Data Breach Likely Compromised Private Consumer Information for 10% of Delaware’s Population

A dental and vision benefits administrator becomes the latest victim of hackers seeking personally identifiable information.
By: | June 26, 2019

Data on medical providers could be among the accessed records

Delaware’s insurance commissioner announced on June 24 that 95,000 people, as much as 10% of the small Atlantic coast state’s population, may have been impacted by a data breach.

Commissioner Trinidad Navarro said records held by Dominion National, a dental and vision benefits administrator, were possibly accessed by unknown outside parties as early as Aug. 25, 2010.

In a press release put out by the Delaware Department of Insurance, Dominion National stated that there was “no evidence that any information was in fact accessed, acquired or misused.”

Nevertheless, the commissioner’s office announced that Dominion National is providing two years of free credit monitoring and fraud protection services for all individuals potentially impacted by the incident.

The string of events kicked off on April 24, 2019, when Dominion National received an internal alert and conducted its own investigation. The benefits administrator discovered that servers containing enrollment data, demographic details, and personal information of consumers, plan producers and health care providers may have been accessed by a third party.

Dominion reported the breach to the Delaware Department of Insurance, cleaned the affected servers and conducted a comprehensive review of data that was stored on or could have been accessible from those servers.

“We recognize the frustration and concern that his news may cause, and rest assured we are doing everything we can to protect your information moving forward.” — Mike Davis, president, Dominion Insurance

The department of insurance is now conducting its own investigation to determine whether appropriate safeguards were in place and if private consumer information was properly handled.

Types of records that could have been accessed in the breach include names, addresses, dates of birth, e-mail addresses, Social Security numbers, taxpayer ID’s, bank account and routing numbers, member ID groups, group numbers and subscriber names.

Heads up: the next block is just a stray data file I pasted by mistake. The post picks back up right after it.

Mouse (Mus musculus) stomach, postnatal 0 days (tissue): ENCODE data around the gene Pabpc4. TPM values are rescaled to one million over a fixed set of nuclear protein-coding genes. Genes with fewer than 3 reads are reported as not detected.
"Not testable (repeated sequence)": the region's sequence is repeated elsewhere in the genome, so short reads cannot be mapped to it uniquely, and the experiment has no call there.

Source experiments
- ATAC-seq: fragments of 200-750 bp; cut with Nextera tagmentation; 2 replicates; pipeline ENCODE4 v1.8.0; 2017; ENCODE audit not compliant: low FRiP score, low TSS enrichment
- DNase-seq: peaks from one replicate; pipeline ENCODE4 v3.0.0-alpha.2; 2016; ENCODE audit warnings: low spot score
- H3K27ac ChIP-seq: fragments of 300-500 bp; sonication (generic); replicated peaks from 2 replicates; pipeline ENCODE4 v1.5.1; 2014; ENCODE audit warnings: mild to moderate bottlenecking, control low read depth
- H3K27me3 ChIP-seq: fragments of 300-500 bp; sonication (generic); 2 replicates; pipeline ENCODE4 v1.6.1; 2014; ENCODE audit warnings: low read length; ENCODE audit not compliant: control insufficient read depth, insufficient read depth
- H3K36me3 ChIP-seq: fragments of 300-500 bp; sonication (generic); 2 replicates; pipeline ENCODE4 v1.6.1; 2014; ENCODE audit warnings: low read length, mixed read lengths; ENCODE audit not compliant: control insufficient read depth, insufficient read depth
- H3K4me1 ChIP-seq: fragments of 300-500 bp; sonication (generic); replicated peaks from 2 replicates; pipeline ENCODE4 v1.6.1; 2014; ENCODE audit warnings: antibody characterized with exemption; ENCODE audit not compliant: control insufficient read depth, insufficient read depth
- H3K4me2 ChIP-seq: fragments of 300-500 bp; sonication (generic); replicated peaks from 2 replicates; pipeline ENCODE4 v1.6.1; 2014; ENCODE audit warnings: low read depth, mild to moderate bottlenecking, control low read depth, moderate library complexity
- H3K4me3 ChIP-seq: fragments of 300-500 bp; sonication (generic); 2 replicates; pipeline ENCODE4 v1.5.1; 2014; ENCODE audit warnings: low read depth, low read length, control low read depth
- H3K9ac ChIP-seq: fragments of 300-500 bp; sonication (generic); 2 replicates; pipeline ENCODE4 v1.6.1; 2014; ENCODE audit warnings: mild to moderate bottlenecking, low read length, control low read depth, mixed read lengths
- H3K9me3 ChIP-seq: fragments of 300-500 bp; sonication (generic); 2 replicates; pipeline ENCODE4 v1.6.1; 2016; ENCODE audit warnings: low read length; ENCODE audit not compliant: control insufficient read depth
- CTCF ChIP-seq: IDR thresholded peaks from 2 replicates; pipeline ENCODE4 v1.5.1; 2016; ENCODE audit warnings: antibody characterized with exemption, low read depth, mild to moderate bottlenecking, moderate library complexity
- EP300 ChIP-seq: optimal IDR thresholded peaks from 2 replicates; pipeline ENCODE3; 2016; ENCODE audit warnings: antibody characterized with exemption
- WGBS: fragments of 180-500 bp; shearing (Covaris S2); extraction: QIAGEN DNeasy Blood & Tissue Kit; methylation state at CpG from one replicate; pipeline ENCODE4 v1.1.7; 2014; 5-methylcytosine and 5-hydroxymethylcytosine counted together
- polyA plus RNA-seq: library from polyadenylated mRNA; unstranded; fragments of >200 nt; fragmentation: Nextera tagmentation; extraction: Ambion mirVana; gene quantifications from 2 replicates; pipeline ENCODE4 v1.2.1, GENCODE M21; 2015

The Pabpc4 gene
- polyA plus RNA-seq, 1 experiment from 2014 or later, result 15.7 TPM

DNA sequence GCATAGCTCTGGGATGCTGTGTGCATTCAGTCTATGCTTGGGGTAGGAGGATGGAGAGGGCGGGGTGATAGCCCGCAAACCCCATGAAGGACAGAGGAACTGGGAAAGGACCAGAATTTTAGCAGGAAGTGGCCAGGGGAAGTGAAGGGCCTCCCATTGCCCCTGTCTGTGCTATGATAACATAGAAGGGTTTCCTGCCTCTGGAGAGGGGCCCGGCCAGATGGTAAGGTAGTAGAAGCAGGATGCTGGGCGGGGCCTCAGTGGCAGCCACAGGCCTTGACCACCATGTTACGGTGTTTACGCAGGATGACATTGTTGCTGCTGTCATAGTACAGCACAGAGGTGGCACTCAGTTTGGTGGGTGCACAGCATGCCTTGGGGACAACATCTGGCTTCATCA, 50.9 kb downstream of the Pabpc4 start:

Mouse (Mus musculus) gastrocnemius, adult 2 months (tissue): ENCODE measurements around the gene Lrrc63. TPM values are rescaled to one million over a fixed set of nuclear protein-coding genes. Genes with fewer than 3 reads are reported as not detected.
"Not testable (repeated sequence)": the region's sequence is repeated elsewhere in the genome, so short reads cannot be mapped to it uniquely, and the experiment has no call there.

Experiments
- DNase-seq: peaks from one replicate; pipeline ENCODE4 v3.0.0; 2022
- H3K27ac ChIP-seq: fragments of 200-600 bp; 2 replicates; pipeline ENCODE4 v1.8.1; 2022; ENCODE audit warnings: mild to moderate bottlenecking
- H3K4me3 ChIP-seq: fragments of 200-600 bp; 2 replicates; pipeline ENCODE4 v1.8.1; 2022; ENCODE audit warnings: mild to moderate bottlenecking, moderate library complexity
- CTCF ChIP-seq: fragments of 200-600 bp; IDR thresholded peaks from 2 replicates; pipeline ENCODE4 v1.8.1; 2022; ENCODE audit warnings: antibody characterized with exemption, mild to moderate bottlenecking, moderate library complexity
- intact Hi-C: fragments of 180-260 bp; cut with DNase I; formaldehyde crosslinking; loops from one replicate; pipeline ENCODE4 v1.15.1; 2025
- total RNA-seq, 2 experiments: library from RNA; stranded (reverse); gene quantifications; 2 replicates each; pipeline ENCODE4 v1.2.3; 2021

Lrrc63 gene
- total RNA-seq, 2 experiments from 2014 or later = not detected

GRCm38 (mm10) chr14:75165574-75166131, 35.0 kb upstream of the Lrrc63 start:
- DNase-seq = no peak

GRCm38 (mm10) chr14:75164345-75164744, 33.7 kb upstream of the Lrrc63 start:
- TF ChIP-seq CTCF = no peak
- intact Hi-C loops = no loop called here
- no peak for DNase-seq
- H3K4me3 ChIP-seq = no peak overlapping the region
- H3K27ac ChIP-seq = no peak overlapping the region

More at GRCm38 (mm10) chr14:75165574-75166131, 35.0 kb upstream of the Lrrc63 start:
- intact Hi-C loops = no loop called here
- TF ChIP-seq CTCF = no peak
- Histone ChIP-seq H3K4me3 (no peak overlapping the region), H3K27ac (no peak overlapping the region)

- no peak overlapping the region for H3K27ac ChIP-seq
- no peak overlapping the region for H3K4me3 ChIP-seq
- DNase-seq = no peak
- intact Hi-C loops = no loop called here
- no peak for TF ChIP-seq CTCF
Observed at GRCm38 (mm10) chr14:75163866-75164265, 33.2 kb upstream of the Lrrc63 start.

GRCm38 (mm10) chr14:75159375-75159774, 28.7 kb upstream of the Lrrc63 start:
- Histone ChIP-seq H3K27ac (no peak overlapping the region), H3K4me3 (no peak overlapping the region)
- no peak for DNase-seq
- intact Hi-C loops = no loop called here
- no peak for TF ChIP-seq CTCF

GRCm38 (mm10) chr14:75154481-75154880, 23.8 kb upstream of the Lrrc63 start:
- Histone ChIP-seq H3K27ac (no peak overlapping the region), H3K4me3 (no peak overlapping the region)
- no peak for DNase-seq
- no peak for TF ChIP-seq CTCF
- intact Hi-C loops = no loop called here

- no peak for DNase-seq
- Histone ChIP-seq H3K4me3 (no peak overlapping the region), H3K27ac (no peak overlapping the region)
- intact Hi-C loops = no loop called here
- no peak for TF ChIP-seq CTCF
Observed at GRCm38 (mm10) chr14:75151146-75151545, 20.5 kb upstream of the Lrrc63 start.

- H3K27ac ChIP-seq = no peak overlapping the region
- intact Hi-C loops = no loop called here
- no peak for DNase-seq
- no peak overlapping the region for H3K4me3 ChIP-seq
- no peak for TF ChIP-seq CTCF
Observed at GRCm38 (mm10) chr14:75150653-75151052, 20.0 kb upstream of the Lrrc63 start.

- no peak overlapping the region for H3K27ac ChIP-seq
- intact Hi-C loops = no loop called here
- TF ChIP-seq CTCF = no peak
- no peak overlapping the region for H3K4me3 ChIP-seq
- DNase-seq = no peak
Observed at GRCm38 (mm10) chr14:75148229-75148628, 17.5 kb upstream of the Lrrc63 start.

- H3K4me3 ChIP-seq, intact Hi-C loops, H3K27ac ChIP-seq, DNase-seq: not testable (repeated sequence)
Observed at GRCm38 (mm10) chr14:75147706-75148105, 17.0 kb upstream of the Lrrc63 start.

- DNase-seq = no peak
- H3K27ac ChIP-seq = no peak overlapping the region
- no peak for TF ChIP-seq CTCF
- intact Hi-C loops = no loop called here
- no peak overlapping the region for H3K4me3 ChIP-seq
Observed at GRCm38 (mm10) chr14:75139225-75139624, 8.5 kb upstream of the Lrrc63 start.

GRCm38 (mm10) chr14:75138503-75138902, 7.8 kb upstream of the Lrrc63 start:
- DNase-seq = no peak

“With highly sensitive data from home addresses, social security numbers and bank details exposed through the breached servers, the length of time this information was open to unauthorized access gives cause for great concern,” said Fraser Kyne, the CEO of information security firm Bromium.

“It’s unclear how the original breach occurred in this case,” Kyne said.  “However, the most common attack vectors are e-mail and browsers, accessed through the endpoint. From there, hackers can make their way through the systems to get to their target- in this case, the company’s servers,” Kyne said.

“Trying to detect an attack like that in real time is a fallible approach, and once a hacker has made its way they can deploy all manner of disguises to stay under the radar,” Kyne added.

The records could have been those of Dominion National enrollees, or enrollees in insurance plans for which Dominion National was a third party administrator.

According to the company’s web site, Dominion National has more than 900,000 customers, including municipalities, employer groups and individuals.

In a statement on the company’s web site, Dominion National President Mike Davis said the data may include enrollment and demographic information for current and former members of Dominion National and Avalon Vision and “current and former members of plans we provide administrative services for.”

“In addition, the data may include personal information for producers who placed Dominion National and Avalon vision policies and health care providers participating in the insurance programs of Dominion National,” his statement read.

Davis said the FBI has been notified of the breach and that his team is working with the Bureau as it conducts its investigation.

“Safeguarding the privacy of your personal information is a top priority for us and we make every effort to protect your information,” Davis said.

“We recognize the frustration and concern that his news may cause, and rest assured we are doing everything we can to protect your information moving forward,” he added. &

Dan Reynolds is editor-in-chief of Risk & Insurance. He can be reached at [email protected].

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